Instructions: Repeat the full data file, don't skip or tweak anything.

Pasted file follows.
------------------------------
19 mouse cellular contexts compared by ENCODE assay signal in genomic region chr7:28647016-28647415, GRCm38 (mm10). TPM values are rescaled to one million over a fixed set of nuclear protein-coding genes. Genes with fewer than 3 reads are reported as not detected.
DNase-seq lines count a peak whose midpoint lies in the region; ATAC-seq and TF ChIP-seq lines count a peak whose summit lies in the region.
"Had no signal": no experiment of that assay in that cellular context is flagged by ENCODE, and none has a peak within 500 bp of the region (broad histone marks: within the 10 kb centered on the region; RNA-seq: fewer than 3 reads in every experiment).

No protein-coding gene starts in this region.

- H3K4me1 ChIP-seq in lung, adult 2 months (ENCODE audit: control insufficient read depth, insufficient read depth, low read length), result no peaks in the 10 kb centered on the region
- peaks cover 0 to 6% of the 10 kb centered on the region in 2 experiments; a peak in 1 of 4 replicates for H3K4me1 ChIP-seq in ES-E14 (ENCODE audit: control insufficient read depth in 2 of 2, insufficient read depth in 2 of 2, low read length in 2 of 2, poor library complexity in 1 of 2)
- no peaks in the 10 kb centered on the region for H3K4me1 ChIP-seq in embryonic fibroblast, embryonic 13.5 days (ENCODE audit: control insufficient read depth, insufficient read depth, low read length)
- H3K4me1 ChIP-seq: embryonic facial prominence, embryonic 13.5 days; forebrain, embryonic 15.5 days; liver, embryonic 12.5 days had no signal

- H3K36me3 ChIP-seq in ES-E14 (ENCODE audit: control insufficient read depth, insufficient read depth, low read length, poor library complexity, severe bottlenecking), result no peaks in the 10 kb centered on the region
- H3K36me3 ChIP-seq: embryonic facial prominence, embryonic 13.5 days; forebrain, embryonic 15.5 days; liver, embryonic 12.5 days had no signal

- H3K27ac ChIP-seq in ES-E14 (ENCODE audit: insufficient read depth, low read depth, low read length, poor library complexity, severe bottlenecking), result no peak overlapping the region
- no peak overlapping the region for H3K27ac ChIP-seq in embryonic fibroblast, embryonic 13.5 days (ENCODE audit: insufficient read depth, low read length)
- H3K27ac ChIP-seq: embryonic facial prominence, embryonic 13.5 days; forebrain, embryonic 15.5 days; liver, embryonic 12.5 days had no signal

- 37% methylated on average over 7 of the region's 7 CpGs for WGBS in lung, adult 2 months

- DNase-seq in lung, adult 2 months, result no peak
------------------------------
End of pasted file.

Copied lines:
19 mouse cellular contexts compared by ENCODE assay signal in genomic region chr7:28647016-28647415, GRCm38 (mm10). TPM values are rescaled to one million over a fixed set of nuclear protein-coding genes. Genes with fewer than 3 reads are reported as not detected.
DNase-seq lines count a peak whose midpoint lies in the region; ATAC-seq and TF ChIP-seq lines count a peak whose summit lies in the region.
"Had no signal": no experiment of that assay in that cellular context is flagged by ENCODE, and none has a peak within 500 bp of the region (broad histone marks: within the 10 kb centered on the region; RNA-seq: fewer than 3 reads in every experiment).

No protein-coding gene starts in this region.

- H3K4me1 ChIP-seq in lung, adult 2 months (ENCODE audit: control insufficient read depth, insufficient read depth, low read length), result no peaks in the 10 kb centered on the region
- peaks cover 0 to 6% of the 10 kb centered on the region in 2 experiments; a peak in 1 of 4 replicates for H3K4me1 ChIP-seq in ES-E14 (ENCODE audit: control insufficient read depth in 2 of 2, insufficient read depth in 2 of 2, low read length in 2 of 2, poor library complexity in 1 of 2)
- no peaks in the 10 kb centered on the region for H3K4me1 ChIP-seq in embryonic fibroblast, embryonic 13.5 days (ENCODE audit: control insufficient read depth, insufficient read depth, low read length)
- H3K4me1 ChIP-seq: embryonic facial prominence, embryonic 13.5 days; forebrain, embryonic 15.5 days; liver, embryonic 12.5 days had no signal

- H3K36me3 ChIP-seq in ES-E14 (ENCODE audit: control insufficient read depth, insufficient read depth, low read length, poor library complexity, severe bottlenecking), result no peaks in the 10 kb centered on the region
- H3K36me3 ChIP-seq: embryonic facial prominence, embryonic 13.5 days; forebrain, embryonic 15.5 days; liver, embryonic 12.5 days had no signal

- H3K27ac ChIP-seq in ES-E14 (ENCODE audit: insufficient read depth, low read depth, low read length, poor library complexity, severe bottlenecking), result no peak overlapping the region
- no peak overlapping the region for H3K27ac ChIP-seq in embryonic fibroblast, embryonic 13.5 days (ENCODE audit: insufficient read depth, low read length)
- H3K27ac ChIP-seq: embryonic facial prominence, embryonic 13.5 days; forebrain, embryonic 15.5 days; liver, embryonic 12.5 days had no signal

- 37% methylated on average over 7 of the region's 7 CpGs for WGBS in lung, adult 2 months

- DNase-seq in lung, adult 2 months, result no peak